Light chain deposition disease

Is light chain deposition disease considered a cancer?

Technically, light chain deposition disease (LCDD) is not considered a cancer. However, it shares some characteristics with cancer, and can be associated with certain types of cancer.

LCDD is a clonal plasma cell proliferative disorder in which fragments of light chains (parts of antibodies made by plasma cells) multiply uncontrollably and deposit in tissues of the body. In cancer, specific types of entire cells multiply, and may spread into surrounding tissues. Like cancer, the process occurring in LCDD is difficult to stop or slow down, and can ultimately lead to organ damage and failure.

LCDD is associated with multiple myeloma in many cases. Multiple myeloma is a cancer due to malignant plasma cells, which are the same type of cells involved in LCDD. A person may first have LCDD and then develop multiple myeloma, or they may both be found to be present when a person is first diagnosed. LCDD can also be associated with lymphoma.

Last updated on 05-01-20

Where To Start

Light chain deposition disease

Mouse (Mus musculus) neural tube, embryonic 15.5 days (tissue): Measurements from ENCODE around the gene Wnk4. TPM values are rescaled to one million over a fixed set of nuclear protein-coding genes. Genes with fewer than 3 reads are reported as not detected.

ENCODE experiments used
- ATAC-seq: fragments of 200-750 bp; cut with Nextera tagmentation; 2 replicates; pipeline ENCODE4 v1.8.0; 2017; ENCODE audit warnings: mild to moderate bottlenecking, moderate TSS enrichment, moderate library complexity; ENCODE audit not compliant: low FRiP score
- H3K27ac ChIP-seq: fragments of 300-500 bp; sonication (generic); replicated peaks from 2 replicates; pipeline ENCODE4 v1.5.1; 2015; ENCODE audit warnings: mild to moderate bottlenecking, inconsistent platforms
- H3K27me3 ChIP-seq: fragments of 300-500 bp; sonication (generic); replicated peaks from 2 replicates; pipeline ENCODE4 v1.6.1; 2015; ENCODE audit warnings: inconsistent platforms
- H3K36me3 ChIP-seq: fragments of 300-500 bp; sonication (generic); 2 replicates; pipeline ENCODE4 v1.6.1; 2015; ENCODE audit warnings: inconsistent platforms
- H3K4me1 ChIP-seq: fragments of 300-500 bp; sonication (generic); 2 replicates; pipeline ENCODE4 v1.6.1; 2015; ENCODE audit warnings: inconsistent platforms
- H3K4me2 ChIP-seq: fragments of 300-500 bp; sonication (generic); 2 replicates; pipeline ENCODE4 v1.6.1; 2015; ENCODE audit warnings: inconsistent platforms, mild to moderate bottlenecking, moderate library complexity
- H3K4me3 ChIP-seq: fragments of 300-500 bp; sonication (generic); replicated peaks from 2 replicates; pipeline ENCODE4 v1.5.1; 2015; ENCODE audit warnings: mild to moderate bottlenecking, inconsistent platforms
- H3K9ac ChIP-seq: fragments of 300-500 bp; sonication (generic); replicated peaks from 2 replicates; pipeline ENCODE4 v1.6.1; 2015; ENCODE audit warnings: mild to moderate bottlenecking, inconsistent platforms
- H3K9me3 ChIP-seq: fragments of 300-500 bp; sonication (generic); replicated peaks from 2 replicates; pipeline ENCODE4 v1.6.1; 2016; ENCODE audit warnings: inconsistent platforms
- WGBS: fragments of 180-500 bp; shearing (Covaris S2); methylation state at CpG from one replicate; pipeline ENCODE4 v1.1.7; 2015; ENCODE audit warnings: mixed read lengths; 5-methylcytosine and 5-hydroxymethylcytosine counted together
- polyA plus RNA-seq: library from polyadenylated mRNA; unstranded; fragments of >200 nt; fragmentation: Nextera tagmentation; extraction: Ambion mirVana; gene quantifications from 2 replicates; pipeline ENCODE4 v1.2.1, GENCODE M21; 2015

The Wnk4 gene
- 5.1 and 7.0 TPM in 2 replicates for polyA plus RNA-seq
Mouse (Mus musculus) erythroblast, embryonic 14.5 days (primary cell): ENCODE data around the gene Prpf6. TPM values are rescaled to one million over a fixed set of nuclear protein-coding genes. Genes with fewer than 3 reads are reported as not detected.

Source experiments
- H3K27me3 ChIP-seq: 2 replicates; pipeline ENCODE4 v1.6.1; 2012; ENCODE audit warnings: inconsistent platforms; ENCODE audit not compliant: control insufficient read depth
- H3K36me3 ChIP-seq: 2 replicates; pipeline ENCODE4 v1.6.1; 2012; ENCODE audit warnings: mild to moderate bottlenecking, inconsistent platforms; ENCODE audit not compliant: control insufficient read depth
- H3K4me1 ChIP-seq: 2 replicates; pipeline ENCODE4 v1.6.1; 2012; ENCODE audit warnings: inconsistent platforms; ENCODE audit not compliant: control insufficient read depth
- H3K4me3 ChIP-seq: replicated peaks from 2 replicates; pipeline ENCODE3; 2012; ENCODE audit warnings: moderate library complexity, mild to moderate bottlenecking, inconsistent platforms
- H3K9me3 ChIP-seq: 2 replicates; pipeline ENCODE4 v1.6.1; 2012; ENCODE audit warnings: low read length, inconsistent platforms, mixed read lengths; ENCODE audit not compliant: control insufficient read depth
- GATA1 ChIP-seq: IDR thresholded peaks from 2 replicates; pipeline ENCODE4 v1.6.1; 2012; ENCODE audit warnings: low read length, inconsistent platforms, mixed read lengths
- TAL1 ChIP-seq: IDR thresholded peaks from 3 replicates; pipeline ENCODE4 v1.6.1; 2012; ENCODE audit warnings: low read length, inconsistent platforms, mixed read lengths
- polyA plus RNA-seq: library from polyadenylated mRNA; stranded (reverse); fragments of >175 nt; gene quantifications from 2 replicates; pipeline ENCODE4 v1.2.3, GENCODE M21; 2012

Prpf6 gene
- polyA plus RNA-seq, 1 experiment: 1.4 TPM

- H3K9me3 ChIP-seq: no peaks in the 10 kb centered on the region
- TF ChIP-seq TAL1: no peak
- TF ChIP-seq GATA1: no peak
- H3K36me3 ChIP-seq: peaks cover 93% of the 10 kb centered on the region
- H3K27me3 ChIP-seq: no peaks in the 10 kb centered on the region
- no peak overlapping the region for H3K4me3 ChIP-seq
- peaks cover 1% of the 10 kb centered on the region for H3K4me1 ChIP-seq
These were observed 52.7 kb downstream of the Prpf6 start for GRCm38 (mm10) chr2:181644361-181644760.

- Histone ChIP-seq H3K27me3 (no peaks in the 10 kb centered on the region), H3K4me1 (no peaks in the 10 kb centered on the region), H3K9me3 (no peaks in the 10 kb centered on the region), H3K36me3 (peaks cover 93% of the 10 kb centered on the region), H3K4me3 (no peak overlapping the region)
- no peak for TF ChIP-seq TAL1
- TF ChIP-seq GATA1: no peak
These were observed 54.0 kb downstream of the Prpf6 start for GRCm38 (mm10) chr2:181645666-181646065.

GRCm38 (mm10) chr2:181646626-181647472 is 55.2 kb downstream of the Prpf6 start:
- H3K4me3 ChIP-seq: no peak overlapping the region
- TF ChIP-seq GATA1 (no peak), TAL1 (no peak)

The International Multiple Myeloma Foundation offers information on light chain deposition disease on their Web site. Click on the link above to view the information page.

Last updated on 04-27-20

Name: American Cancer Society 250 Williams Street NW
Atlanta, GA, 30329, United States
Toll Free: 1-800-227-2345 Url:
Name: Leukemia and Lymphoma Society 3 International Drive, Suite 200
Rye Brook, NY, 10573, United States
Phone: 1-(888) 557-7177 (general) Toll Free: 1-(800) 955-4572 (patients and families) Email: Url:
Name: International Myeloma Foundation 12650 Riverside Drive, Suite 206
North Hollywood, CA, 91607-3421, United States
Phone: 818-487-7455 Toll Free: 800-452-2873 Email: Url:

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The RareGuru disease database is regularly updated using data generously provided by GARD, the United States Genetic and Rare Disease Information Center.

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